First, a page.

Want to Be a Netflix Lead? Consider Starting as a Casting Intern

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The following Career Dispatches essay was written by Karrie Martin, who’s leading the new Netflix series “Gentefied,” premiering Feb. 21 and executive produced by America Ferrera. 

“I’m never going to make it in this business.” 

That’s the first thought that came to mind as I was leaving my first day as an intern at Betty Mae Casting. The saying “Knowledge is power” had never resonated with me in such a real way until that very moment. I went into casting, not because I wanted to be a casting director, but because I wanted more knowledge as an actor and to be involved in the industry in any way possible. I knew I’d be learning a lot, but I didn’t realize I would know more than I needed—or wanted—to know. That’s when the truest fear of failure set in and when I questioned myself and every one of my decisions for the first time in my life. 

Working in casting changed my perspective on everything I thought I knew. I quickly realized it’s not that I “wasn’t going to make it” in this business, but that by changing my thoughts about the process as a whole I would change myself and my work forever. Working in casting illuminated the behind the scenes for me, the necessary etiquette to succeed, and the reality that there is so much more to the process than we can even imagine. In layman’s terms, it’s all business, so don’t take offense. However, it was my peers, my fellow actors, who really taught me how to win in the room with confidence and realize that I am enough. 

READ: How to Audition for Netflix

Throughout my two years in casting, I had the privilege of working on some of the coolest movies in Hollywood, but one project that stands out was “Bad Boys for Lif3.” True or false: When we think box office hits, we assume the lead roles have been decided upon and that they’re not going to open it up to anyone else. True! But this project wasn’t like that. What? You heard me right. Every actor in the city, no matter how many credits or how A-list we considered them, had to audition to be considered. That’s how the studio wanted it.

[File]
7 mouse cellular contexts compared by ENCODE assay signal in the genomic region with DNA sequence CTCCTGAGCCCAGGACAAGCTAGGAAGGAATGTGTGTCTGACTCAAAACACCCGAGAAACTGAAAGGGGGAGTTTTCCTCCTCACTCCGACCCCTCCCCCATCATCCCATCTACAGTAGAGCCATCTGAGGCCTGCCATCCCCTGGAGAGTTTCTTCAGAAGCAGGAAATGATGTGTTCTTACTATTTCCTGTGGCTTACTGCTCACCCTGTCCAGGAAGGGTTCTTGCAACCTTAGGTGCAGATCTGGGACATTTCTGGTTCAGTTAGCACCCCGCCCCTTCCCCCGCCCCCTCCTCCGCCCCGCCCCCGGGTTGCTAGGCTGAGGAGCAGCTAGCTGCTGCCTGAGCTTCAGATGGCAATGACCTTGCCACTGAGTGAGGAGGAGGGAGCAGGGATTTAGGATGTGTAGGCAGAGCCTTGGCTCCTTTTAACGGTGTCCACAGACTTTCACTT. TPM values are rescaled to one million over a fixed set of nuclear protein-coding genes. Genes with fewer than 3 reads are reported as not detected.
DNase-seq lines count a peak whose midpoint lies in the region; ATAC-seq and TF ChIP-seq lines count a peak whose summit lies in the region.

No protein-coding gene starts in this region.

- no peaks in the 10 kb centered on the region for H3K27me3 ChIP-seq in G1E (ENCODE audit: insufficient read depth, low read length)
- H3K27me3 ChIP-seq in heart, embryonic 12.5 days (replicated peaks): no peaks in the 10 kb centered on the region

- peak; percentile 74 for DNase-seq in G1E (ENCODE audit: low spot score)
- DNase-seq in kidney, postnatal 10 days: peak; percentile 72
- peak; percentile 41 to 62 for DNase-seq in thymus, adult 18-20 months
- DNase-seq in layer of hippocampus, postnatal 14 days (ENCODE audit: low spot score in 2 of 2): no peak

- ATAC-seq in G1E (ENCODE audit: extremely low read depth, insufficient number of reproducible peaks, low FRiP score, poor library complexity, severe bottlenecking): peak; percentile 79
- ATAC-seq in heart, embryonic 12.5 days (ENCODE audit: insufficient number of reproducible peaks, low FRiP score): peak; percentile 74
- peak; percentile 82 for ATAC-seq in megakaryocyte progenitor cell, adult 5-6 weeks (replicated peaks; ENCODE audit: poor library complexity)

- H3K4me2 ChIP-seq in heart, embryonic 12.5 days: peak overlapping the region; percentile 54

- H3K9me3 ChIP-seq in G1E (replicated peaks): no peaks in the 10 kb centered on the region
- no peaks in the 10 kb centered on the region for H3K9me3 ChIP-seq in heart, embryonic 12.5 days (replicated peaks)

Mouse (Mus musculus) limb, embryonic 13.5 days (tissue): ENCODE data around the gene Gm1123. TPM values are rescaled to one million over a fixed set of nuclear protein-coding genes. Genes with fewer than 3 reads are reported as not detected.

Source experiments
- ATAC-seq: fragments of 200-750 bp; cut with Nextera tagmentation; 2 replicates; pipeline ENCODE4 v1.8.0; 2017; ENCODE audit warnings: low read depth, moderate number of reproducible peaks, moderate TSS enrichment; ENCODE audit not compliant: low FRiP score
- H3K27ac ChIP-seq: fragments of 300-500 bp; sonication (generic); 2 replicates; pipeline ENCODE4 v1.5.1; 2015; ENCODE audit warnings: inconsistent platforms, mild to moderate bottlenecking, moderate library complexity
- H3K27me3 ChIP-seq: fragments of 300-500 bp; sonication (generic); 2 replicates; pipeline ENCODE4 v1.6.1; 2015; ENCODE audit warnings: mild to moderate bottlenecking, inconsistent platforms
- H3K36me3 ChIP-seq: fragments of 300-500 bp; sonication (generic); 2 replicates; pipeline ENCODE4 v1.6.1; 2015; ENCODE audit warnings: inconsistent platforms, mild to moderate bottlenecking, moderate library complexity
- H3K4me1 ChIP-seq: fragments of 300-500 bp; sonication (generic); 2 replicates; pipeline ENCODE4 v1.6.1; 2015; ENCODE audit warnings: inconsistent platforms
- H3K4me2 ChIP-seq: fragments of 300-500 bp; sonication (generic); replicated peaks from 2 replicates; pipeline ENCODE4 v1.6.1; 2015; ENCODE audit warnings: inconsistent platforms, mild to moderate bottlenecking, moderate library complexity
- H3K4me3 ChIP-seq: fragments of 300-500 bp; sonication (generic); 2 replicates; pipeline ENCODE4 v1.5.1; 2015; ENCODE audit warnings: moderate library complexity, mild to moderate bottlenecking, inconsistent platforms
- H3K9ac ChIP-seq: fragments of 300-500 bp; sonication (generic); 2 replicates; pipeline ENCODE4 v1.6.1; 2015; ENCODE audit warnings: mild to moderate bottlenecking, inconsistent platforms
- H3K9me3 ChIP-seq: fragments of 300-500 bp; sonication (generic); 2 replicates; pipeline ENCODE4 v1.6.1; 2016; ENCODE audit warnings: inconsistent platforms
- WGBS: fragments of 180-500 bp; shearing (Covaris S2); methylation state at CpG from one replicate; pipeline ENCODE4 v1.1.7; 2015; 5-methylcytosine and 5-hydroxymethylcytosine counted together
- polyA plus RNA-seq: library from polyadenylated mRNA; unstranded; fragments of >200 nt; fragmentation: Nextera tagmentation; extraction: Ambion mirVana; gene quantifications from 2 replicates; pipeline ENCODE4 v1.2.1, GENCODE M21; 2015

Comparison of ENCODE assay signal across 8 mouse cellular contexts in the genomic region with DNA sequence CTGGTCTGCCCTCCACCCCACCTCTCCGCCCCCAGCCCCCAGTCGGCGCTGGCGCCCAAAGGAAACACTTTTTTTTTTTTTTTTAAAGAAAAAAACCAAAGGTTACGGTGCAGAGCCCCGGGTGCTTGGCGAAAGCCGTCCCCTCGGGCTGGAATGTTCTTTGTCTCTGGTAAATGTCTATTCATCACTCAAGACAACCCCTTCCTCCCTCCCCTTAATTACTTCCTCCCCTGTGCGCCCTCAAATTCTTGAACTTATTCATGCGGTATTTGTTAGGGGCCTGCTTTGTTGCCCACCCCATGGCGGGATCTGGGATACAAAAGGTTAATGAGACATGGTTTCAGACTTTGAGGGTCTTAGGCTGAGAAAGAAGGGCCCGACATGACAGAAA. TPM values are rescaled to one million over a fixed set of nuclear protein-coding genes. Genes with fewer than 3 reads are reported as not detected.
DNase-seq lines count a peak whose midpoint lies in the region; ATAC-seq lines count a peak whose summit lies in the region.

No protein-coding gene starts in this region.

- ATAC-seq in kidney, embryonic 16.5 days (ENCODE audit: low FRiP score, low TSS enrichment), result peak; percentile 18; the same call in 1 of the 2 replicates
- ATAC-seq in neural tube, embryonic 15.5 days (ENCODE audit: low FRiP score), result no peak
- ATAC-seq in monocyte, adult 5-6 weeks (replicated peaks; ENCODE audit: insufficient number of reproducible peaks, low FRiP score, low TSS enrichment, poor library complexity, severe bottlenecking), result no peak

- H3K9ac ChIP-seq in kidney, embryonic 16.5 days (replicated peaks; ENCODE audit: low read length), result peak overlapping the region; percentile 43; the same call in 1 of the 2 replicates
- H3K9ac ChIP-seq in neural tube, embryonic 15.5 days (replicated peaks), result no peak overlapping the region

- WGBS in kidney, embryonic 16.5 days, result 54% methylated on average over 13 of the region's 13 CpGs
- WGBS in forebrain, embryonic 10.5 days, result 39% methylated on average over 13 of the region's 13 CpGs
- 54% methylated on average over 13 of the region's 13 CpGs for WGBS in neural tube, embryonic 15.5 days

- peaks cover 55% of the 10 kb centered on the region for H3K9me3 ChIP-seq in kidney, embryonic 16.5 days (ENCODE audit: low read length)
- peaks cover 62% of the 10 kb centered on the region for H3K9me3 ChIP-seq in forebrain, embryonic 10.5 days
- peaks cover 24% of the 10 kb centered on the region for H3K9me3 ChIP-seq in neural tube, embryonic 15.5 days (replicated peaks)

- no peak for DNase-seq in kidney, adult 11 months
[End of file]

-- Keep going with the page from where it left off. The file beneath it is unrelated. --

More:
I taped and/or read with every possible (and admirable) actor. It was the most amazing experience and it’s why I say it’s the actors who helped change the game for me; the confidence they came in with, the ease they had to make bold choices, the fearlessness they personified when they didn’t know their lines and had to use their sides, and how nonchalantly they asked for another take when they knew the first take would not have been a “I left it all in the room” feeling. So, what did I do? I started to incorporate bits and pieces from every actor I taped and the ones I got to read with into my own work. It was like watching your favorite TV show or sitting through the most riveting movie—I couldn’t get enough, and the room became my favorite place to be.  

That said, I’m not getting this opportunity on Netflix’s “Gentefied” because of my work in casting, but because I used everything I learned in casting to change my work in the room. I am the lead in a new bilingual series, in which I play Ana Morales, a queer Chicana artist from Boyle Heights. I’m a Latina from southern Louisiana, who stepped out of her comfort zone, made bold choices, left it all in the room, and walked out knowing I was enough even if the role was so far from who I am in my day to day life. What an opportunity to step out of every box I’d ever made for myself, and grow as an artist by humbling myself to become my character without judgement, but actually finding parts of myself in her. 

That is what I took from every actor I ever got to work with through casting. It was my classroom and they were my teachers.  

The lessons I learned at Betty Mae Casting changed my life, changed my career, changed my expectations, changed how I saw myself as an actor, changed my actions in the room, and changed me as a person. The opportunity was incredibly unique and not duplicable, but hopefully an encouragement to all my fellow actors that there are other outlets to satisfy your creative self and that could be the key to unlocking the part of you that’s been missing in the room.

What advice would you tell YOUR younger self? Get more Career Dispatches right here!

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